EXEC sp_dboption AdventureWorks, ’auto update statistics’, ’TRUE’; 
GO 

There's another stored procedure, called sp_autostats that also controls the statistics. It just needs the database name and the state you want:

/* Turn on automatic statistics - use OFF to turn them off*/ 
EXEC sp_autostats AdventureWorks, ’ON’; 
GO 

If you turn that setting off, you can create the statistics manually with the CREATE STATISTICS command. There several options with this command, which you can read more about in Books Online. The primary parts are the table name for the index, the columns to include in the index, and importantly, how many rows to sample for the index, using a PERCENT or FULLSCAN option. This last part is important because if it is a really big table, this can take some time. If you're doing this manually, then the odds are that you did so for performance reason.

There's a tradeoff here, just like many performance tuning decisions. If you don't sample enough rows, the statistical index won't be as useful. If you sample more rows, or all of them using the FULLSCAN option, it can impact performance again.

Here's the general syntax — as I mentioned, you can find the full syntax in Books Online:

CREATE STATISTICS statistical index name 
ON table or view ( column 1, column 2, etc. ) 
 WITH  FULLSCAN or SAMPLE number of PERCENT or number of ROWS 

Once you create the statistics, you can also manually update them. Remember, you can have SQL Server automatically update statistics, even if you created them manually.

/* Update statistics on a table – replace tablename with your table's name */
UPDATE STATISTICS tablename;
GO
/* or you can update statistics on all tables */
EXEC sp_updatestats;
GO

Statistics Meta Data

Now that you know how the statistics are created, you can start finding out about them. You can use the sp_helpstats stored procedure. It takes one parameter — the name of the object the statistics are on:

USE AdventureWorks;
GO
EXEC sp_helpstats [Sales.Customer];
GO

That will get you the statistics for an object. But what if you don't know the name? Well, you can go at the system tables for the names that Microsoft uses that start with an underscore character. Unfortunately, not all statistics are named this way:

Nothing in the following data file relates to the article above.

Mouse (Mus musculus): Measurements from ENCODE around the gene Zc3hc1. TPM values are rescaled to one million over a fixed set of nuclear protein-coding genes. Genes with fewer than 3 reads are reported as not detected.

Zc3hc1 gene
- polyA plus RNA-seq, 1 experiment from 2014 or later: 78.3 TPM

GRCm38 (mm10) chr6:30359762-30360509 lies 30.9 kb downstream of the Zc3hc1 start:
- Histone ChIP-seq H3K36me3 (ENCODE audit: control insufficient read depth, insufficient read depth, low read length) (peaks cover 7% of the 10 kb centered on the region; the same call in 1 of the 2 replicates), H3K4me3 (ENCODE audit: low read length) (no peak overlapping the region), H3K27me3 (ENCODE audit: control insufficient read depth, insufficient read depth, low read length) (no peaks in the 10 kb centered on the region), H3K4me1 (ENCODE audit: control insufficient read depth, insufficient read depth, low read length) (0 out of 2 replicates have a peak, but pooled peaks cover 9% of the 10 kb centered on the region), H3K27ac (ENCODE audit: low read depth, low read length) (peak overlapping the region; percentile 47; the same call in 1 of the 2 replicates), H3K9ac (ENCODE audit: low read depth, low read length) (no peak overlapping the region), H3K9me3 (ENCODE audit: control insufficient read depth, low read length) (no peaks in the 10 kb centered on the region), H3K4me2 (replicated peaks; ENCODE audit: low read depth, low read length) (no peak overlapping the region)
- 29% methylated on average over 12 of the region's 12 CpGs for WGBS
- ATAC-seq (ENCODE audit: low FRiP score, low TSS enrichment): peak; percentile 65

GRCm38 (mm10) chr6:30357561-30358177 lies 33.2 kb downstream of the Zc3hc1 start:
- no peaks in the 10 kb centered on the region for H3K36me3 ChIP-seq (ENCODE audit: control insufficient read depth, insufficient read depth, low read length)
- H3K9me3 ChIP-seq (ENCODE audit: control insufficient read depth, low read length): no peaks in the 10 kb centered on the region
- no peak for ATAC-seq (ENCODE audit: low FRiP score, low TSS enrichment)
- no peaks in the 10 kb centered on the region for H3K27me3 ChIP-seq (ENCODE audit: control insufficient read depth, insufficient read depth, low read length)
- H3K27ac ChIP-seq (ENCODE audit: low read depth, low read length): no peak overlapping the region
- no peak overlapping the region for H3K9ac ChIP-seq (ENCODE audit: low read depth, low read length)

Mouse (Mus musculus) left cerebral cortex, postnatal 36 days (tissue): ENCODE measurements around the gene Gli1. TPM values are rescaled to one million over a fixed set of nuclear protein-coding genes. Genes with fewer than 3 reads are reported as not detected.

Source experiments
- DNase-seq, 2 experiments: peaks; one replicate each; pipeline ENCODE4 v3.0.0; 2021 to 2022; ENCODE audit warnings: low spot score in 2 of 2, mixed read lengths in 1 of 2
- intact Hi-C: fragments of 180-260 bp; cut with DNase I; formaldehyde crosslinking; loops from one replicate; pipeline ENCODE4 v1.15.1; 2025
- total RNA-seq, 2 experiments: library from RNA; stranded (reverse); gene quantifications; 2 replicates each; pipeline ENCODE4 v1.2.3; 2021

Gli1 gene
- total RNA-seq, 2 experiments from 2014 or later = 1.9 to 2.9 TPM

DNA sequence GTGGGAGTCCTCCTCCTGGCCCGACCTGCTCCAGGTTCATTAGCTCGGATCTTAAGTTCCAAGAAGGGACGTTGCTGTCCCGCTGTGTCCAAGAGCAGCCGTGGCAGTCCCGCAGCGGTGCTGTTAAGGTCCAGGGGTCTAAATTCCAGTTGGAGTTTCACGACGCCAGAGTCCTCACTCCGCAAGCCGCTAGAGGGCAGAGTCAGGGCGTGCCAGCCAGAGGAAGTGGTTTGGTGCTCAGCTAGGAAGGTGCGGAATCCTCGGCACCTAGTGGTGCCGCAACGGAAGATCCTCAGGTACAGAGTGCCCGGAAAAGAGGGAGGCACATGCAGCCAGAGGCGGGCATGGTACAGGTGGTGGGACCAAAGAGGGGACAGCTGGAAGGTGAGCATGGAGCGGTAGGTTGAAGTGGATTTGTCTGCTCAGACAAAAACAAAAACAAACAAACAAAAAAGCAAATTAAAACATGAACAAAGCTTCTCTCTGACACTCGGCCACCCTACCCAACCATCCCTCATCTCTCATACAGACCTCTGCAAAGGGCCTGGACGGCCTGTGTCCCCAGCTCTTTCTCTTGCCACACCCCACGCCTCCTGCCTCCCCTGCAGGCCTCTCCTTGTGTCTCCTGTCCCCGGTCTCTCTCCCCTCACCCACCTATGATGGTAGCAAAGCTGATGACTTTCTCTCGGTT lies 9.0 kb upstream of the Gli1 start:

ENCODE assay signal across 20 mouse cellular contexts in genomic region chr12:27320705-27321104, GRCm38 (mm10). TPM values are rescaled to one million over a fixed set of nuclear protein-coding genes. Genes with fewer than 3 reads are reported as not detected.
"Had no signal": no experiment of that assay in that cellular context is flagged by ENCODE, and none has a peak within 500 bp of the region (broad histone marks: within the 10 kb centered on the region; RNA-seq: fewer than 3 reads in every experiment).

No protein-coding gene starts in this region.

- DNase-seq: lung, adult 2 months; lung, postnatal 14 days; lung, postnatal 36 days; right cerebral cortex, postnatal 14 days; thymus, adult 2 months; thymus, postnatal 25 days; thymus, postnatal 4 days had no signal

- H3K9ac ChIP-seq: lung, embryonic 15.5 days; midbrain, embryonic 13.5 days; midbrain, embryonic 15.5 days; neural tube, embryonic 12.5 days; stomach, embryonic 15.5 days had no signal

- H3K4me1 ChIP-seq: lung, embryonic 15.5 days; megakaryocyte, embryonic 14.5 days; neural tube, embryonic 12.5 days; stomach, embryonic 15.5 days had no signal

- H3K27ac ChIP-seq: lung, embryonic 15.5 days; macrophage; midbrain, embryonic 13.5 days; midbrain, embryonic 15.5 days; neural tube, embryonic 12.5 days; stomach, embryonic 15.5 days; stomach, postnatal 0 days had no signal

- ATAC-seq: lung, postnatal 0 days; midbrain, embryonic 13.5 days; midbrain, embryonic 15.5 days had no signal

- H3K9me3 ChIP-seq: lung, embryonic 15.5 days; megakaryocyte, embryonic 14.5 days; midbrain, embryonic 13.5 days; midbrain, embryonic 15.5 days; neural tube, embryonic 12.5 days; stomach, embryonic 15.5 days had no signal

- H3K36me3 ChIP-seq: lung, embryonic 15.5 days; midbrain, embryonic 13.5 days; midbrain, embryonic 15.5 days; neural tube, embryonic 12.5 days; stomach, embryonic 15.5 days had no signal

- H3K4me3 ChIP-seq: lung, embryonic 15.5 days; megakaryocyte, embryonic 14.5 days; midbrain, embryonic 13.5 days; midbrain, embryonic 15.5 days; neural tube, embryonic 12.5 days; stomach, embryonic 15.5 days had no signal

/* Show the statistics by table – 2000, if named with an underscore */ 
SELECT a.name, b.name 
  FROM sysindexes a 
      INNER JOIN sysobjects b 
      ON a.id = b.id 
  WHERE a.name LIKE ’[_]%’ 
  ORDER BY b.name;
GO 

For 2005, it's a bit simpler, and has :

/* Show statistics from SQL Server 2005 */
SELECT a.name AS ’Statistic’, b.name AS ’Table’
  FROM sys.stats a 
      INNER JOIN sys.sysobjects b 
      ON a.object_id = b.id 
	WHERE a.auto_created = 1 or a.user_created = 1
  ORDER BY b.name;
GO 
/* This stored procedure shows statistics per table */ 
EXEC sp_helpstats ’Production.Product’; 
GO

Evaluating Statistics

Are these statistics even being used? You can find out in two places: in the Query Analyzer or SQL Server Management Studio Query windows using the Showplan tool that I described here. A red line on a query output will show you that the statistics are out of date and you can right-click that line to update them.

Also, SQL Server Profiler can show you that Hash warnings or that a column is missing statistics. Once you use one of these two tools you can find more information about them using these scripts:

/* Find out when statistics were last updated for SQL 2K5 */
SELECT name AS ’Statistic’, 
STATS_DATE(object_id, index_id) AS ’Last Updated’
FROM sys.indexes 
WHERE object_id = OBJECT_ID(’Production.Product’);
GO
 -- Can use this for 2K
DBCC SHOW_STATISTICS (’Person.Address’, AK_Address_rowguid);
GO

The upshot is this — it's often best just to leave the statistics automatically set and maintained by SQL Server. If you do change this setting, use these techniques to work with them.

InformIT Articles and Sample Chapters

If you're using SQL Server version 7, the statistics work in a similar way, but you maintain them differently. You can read more here.

Online Resources

If you really want to know more, go here.